• If you’re healthy, is a hospital plan a viable option? Play with the numbers from those statements. Compare the premiums of your existing plan with a plain hospital plan. What were your true expenses, this is the savings plus your out of pocket.

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Taxed to Death – Davis Tax Committee

in Uncategorized Leave a comment
orchid 3
The Davis Tax Committee on Estate Duty recommendations summarised -

The first interim report on Estate Duty published by the Davis Tax Committee (DTC) was published for comment last week and there are some far-reaching proposals. If you’re interested or battling insomnia, the 75 page report is available HERE. This is the third in a line of tax commissions including the 1987 Margo commission and 1997 Katz Commission. It’s no secret that the government is clamouring for more bucks wherever they can find them, and taxing the wealthy would be a populist move. Unfortunately Estate duty only accounts for 0,1% of total tax collections, a mere R1.48bn. Using the Katz commission as a base, the Davis Committee thinks that R10bn would be a nice round number to go for.

Wealth taxes make a tiny contribution to taxes anywhere in the world. The DTC almost exclusively benchmarked South Africa against Europe with zero mention of any other country on earth. I am sure they had their reasons. The Netherland’s wealth tax brings in some 0,7% of total taxes – and that is the sort of number The DTC is going for.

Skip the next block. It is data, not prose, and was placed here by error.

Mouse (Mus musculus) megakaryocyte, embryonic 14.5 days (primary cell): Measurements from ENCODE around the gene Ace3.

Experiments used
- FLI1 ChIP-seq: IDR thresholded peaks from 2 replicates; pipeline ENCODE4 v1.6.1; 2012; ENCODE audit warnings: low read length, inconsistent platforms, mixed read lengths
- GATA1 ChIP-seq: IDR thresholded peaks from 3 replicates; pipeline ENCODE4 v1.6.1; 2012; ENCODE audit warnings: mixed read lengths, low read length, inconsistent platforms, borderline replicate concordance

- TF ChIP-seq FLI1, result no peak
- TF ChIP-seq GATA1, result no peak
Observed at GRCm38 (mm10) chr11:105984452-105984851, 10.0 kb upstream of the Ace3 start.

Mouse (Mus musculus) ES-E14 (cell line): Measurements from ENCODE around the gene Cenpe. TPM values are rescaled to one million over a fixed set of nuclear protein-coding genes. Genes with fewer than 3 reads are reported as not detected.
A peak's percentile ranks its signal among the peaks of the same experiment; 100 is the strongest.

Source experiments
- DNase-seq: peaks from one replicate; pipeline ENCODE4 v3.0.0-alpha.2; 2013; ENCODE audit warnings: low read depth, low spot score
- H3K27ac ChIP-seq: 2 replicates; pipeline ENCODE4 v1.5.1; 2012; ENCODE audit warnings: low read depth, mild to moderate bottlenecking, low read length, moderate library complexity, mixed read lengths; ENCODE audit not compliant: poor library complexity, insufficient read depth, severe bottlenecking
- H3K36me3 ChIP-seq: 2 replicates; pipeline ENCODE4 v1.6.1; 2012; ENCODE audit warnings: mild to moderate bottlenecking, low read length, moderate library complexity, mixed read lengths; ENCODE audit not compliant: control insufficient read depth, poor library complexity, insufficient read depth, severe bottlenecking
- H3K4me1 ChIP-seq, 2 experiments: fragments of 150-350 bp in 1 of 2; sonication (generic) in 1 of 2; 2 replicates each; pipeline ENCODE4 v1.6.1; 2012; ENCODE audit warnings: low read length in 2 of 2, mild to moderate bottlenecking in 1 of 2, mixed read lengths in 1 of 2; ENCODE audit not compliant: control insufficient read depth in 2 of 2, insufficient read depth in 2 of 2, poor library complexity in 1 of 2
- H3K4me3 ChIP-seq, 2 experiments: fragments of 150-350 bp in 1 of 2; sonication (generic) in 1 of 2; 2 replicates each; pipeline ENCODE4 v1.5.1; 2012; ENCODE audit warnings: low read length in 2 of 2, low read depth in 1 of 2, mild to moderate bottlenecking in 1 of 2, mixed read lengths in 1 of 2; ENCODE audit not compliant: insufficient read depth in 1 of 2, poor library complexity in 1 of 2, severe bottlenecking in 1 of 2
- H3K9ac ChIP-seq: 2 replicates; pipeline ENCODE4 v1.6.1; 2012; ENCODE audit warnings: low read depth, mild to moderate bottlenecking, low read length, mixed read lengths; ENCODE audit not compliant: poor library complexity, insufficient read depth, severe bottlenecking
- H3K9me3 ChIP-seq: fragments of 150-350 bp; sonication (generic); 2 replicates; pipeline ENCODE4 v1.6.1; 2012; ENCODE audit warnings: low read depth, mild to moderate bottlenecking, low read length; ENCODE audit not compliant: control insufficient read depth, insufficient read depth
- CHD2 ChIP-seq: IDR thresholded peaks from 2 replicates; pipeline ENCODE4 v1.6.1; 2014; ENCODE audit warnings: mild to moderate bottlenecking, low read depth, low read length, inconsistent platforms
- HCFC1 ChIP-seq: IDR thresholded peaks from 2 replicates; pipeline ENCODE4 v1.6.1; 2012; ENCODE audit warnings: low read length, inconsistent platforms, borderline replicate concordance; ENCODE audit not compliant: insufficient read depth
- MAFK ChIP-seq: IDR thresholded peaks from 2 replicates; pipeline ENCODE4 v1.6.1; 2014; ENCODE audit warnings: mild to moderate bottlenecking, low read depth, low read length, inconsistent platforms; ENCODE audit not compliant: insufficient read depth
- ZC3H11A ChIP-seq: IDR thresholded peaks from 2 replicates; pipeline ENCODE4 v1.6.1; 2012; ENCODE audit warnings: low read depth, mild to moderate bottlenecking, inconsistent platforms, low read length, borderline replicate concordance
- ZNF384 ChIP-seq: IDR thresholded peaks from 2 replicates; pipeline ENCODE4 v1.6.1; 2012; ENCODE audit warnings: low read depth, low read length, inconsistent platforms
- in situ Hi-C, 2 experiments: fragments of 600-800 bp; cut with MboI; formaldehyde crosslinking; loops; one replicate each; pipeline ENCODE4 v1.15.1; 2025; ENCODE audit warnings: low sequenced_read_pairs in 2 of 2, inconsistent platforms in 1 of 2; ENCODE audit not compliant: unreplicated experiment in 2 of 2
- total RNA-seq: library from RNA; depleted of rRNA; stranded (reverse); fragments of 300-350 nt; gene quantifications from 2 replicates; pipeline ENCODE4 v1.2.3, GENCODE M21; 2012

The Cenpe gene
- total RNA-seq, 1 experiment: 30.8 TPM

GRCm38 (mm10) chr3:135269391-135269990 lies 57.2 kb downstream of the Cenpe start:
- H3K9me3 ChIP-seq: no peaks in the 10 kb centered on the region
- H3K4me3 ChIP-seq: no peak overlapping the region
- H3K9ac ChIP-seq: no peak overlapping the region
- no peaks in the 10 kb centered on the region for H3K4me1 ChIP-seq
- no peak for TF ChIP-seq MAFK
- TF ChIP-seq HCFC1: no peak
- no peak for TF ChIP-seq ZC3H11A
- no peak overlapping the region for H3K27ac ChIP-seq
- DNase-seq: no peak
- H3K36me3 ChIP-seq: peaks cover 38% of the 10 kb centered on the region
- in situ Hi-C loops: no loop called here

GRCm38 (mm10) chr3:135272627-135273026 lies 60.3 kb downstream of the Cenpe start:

One phrase that is repeated over and over in the report is “Capital Transfer Tax” or CTT – one gets the impression that this is the silver bullet to aspire to ( and to frighten the bejeezus out of fat cats.) Heaven help us. The ‘sophisticated wealth tax’(to quote the DTC) seeks to impose tax periodically on wealth, and not just at death. Being ‘sophisticated’ it is also expensive and difficult to collect, and when it costs more to collect a tax than it garners, sanity would indicate it might just not be a good idea. To quote the DTC, ‘Regrettably, a worldwide phenomenon of Capital Transfer Tax is that they give rise to an unproductive estate planning industry’. God forbid!

Trusts are also under fire, specifically the practice (completely legal and allowable at this point) to use the ‘attribution principle’ for trust income, whereby income can be split and paid out to beneficiaries and be taxed in their personal capacity – often well below the flat 40% in a trust, and there are the allowances that you don’t find in a trust. It was recommended that this change happen in 2015, but it is likely to rear its head in 2016. The ‘deeming provisions’ are also under fire (how income in the trust is taxed when there is an outstanding loan account for an asset).

Foreign trusts are also under fire and it is recommended that ALL distributions ( interest, dividends, capital repayment, income) be treated as income and that criminal charges be brought if interest in foreign trusts is not disclosed.
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Who needs an Estate Plan

in Estate Planning, Uncategorized Leave a comment
Not just for the wealthy – you might be surprised

I keep coming across misconceptions around estate planning, and confusion about the Will, and making assumptions can cost your family dearly down the line. So, let’s clarify:

Who needs a will?